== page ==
Society for Neuroscience 2002
VISUAL RESPONSE PROPERTIES OF PRESUMED INHIBITORY NEURONS IN THE INFERIOR TEMPORAL CORTEX OF MACAQUE MONKEY
H. Tamura1*; H. Kaneko2; K. Kawasaki1; I. Fujita1
1. Graduate School of Frontier Bioscience, Osaka University, Toyonaka, Japan
2. National Institute of Advanced Industrial Science and Technology, Tsukuba, Japan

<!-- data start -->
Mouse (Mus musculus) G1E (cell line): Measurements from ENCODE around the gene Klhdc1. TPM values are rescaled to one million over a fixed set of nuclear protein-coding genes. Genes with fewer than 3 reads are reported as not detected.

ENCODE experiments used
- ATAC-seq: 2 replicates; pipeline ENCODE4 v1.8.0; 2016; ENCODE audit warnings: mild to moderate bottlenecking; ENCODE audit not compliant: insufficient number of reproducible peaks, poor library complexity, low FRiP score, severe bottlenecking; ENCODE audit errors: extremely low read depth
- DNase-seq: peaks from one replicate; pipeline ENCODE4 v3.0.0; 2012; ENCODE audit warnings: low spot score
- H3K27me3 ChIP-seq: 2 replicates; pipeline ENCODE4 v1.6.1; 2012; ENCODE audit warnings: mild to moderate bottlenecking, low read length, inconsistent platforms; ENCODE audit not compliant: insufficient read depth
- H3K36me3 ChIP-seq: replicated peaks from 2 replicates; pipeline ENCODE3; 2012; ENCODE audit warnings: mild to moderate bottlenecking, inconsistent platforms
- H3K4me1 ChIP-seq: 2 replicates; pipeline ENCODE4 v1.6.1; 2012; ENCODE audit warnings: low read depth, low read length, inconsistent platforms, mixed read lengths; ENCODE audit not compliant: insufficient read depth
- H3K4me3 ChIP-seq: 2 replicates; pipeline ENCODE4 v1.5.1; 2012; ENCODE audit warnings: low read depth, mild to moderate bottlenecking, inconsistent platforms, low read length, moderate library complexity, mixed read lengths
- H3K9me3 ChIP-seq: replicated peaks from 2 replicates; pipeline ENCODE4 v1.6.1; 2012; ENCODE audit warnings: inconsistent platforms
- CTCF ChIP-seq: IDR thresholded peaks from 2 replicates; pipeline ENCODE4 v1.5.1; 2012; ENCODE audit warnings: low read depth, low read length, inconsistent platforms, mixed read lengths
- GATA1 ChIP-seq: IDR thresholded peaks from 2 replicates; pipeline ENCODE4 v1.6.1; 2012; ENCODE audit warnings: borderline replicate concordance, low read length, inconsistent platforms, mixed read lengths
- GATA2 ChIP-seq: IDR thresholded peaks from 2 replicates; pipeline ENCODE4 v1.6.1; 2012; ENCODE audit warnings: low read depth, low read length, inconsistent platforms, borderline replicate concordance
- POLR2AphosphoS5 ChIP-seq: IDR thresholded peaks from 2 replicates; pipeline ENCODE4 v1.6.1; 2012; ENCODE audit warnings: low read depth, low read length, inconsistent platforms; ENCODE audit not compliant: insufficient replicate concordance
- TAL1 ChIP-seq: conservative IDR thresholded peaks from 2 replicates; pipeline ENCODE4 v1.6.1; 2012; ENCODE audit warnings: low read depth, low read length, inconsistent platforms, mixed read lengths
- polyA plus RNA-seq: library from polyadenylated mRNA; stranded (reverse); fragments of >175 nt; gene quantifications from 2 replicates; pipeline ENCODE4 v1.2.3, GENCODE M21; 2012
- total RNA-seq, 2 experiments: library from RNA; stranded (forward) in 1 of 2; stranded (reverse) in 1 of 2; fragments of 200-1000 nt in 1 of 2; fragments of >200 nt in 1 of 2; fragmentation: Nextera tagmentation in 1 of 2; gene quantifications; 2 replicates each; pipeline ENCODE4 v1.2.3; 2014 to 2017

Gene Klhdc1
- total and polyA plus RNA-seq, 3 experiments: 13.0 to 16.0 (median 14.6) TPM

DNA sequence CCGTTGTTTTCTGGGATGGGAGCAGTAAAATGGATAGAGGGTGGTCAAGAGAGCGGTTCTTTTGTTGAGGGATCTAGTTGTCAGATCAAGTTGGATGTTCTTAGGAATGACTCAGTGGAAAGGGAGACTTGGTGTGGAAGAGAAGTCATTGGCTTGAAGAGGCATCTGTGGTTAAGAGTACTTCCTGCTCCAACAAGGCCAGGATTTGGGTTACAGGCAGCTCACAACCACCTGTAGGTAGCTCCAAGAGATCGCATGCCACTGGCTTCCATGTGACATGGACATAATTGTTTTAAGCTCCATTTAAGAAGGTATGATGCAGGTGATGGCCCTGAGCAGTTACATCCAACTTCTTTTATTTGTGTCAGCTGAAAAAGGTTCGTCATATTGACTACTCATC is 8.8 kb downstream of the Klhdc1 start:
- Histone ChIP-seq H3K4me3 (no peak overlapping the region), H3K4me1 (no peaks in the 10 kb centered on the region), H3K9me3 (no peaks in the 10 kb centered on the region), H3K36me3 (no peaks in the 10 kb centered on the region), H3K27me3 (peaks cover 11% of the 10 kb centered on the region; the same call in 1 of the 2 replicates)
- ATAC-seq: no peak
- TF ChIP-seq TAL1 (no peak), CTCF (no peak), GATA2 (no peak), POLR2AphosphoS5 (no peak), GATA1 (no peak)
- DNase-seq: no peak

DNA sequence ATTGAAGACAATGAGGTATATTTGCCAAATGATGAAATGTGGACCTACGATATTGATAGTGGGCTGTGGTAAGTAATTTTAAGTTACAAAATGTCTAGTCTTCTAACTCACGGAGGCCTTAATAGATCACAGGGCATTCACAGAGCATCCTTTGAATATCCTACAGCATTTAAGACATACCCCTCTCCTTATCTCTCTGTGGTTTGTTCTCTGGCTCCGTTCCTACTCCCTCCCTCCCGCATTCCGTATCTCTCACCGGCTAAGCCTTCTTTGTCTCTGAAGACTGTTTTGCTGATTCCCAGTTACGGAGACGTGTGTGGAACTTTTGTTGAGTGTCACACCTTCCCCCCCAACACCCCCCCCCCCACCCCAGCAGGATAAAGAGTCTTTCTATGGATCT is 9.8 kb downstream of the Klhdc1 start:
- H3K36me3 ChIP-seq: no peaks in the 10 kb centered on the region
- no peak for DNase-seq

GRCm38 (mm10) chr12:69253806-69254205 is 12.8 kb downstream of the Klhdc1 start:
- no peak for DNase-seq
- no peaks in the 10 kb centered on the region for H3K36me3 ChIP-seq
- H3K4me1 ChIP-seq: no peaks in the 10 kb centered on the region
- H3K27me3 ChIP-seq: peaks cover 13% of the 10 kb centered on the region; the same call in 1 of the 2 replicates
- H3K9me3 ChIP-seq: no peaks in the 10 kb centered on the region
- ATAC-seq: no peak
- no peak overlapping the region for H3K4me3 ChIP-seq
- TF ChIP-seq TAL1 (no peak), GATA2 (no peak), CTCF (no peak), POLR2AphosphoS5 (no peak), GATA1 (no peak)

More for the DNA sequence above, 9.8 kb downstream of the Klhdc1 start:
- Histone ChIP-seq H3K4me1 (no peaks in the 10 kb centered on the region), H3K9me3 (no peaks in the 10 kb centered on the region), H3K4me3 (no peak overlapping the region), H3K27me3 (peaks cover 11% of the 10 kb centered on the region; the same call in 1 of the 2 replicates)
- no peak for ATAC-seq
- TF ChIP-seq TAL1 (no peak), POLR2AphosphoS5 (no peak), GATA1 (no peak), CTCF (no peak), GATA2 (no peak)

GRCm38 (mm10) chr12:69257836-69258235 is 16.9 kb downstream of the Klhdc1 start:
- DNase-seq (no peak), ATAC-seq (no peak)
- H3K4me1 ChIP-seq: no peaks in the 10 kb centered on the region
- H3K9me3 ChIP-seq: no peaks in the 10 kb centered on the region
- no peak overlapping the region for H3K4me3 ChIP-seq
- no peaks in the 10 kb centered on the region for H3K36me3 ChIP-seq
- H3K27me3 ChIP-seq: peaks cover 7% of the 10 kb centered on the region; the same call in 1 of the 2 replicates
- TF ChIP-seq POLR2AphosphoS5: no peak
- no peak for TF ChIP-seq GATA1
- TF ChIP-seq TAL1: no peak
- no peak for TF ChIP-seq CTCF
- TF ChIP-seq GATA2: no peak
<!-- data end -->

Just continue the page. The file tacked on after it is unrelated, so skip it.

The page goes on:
Neurons within area TE of the inferior temporal cortex respond to images of particular objects. The neural basis of the response selectivity of TE neurons, however, is largely unknown. We addressed the mechanism whereby the inhibitory interaction within the TE contributes to selectivity by examining the visual response properties of presumed inhibitory neurons. We applied cross-correlation analysis to spike trains recorded simultaneously from pairs of adjacent neurons in area TE of 4 anesthetized monkeys (Macaca fuscata). A neuron in a pair whose activity decreased the activity of its partner was presumed to be an inhibitory neuron. Out of 455 neurons, 49 were classified as inhibitory neurons. Most of the presumed inhibitory neurons were visually responsive. On average, these neurons increased the rate of firing in response to 10% of the stimuli within the stimulus set, which consisted of geometric figures and object photographs. Similarities in overall stimulus preferences were lower between members of pairs of neurons with an inhibitory linkage than those with either common inputs or excitatory linkages. In addition, the smaller the similarity between the overall stimulus preferences, the stronger the inhibitory interactions. These results indicate that inhibitory neurons in area TE are driven selectively by specific visual images; robust inhibition occurs among adjacent neurons with differing stimulus preferences, suggesting that local inhibitory interactions contribute to shaping stimulus selectivity of TE neurons.